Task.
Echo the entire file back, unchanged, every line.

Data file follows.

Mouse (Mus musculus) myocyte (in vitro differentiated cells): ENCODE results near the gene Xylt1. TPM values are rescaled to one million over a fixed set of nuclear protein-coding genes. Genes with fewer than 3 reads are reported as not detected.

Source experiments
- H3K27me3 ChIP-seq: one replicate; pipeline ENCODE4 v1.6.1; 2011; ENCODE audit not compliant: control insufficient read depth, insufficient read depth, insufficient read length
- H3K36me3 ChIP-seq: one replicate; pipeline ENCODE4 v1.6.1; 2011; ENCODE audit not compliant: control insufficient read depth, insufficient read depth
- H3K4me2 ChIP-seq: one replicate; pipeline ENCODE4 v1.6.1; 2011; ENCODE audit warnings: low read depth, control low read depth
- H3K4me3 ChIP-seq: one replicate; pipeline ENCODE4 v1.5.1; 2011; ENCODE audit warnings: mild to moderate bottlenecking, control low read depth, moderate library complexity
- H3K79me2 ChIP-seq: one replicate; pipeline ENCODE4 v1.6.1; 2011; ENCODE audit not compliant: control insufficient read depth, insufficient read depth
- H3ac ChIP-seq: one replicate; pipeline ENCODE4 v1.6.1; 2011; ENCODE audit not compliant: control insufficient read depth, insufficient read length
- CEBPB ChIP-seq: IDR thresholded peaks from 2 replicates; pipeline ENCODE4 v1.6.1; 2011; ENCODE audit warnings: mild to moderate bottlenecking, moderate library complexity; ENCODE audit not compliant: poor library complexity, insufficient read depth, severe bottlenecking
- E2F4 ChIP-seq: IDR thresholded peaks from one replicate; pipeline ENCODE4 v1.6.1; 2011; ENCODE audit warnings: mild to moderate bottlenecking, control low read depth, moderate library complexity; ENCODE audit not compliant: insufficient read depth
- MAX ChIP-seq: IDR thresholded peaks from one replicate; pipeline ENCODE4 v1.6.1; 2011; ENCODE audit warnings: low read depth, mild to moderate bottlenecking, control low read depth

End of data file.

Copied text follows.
Mouse (Mus musculus) myocyte (in vitro differentiated cells): ENCODE results near the gene Xylt1. TPM values are rescaled to one million over a fixed set of nuclear protein-coding genes. Genes with fewer than 3 reads are reported as not detected.

Source experiments
- H3K27me3 ChIP-seq: one replicate; pipeline ENCODE4 v1.6.1; 2011; ENCODE audit not compliant: control insufficient read depth, insufficient read depth, insufficient read length
- H3K36me3 ChIP-seq: one replicate; pipeline ENCODE4 v1.6.1; 2011; ENCODE audit not compliant: control insufficient read depth, insufficient read depth
- H3K4me2 ChIP-seq: one replicate; pipeline ENCODE4 v1.6.1; 2011; ENCODE audit warnings: low read depth, control low read depth
- H3K4me3 ChIP-seq: one replicate; pipeline ENCODE4 v1.5.1; 2011; ENCODE audit warnings: mild to moderate bottlenecking, control low read depth, moderate library complexity
- H3K79me2 ChIP-seq: one replicate; pipeline ENCODE4 v1.6.1; 2011; ENCODE audit not compliant: control insufficient read depth, insufficient read depth
- H3ac ChIP-seq: one replicate; pipeline ENCODE4 v1.6.1; 2011; ENCODE audit not compliant: control insufficient read depth, insufficient read length
- CEBPB ChIP-seq: IDR thresholded peaks from 2 replicates; pipeline ENCODE4 v1.6.1; 2011; ENCODE audit warnings: mild to moderate bottlenecking, moderate library complexity; ENCODE audit not compliant: poor library complexity, insufficient read depth, severe bottlenecking
- E2F4 ChIP-seq: IDR thresholded peaks from one replicate; pipeline ENCODE4 v1.6.1; 2011; ENCODE audit warnings: mild to moderate bottlenecking, control low read depth, moderate library complexity; ENCODE audit not compliant: insufficient read depth
- MAX ChIP-seq: IDR thresholded peaks from one replicate; pipeline ENCODE4 v1.6.1; 2011; ENCODE audit warnings: low read depth, mild to moderate bottlenecking, control low read depth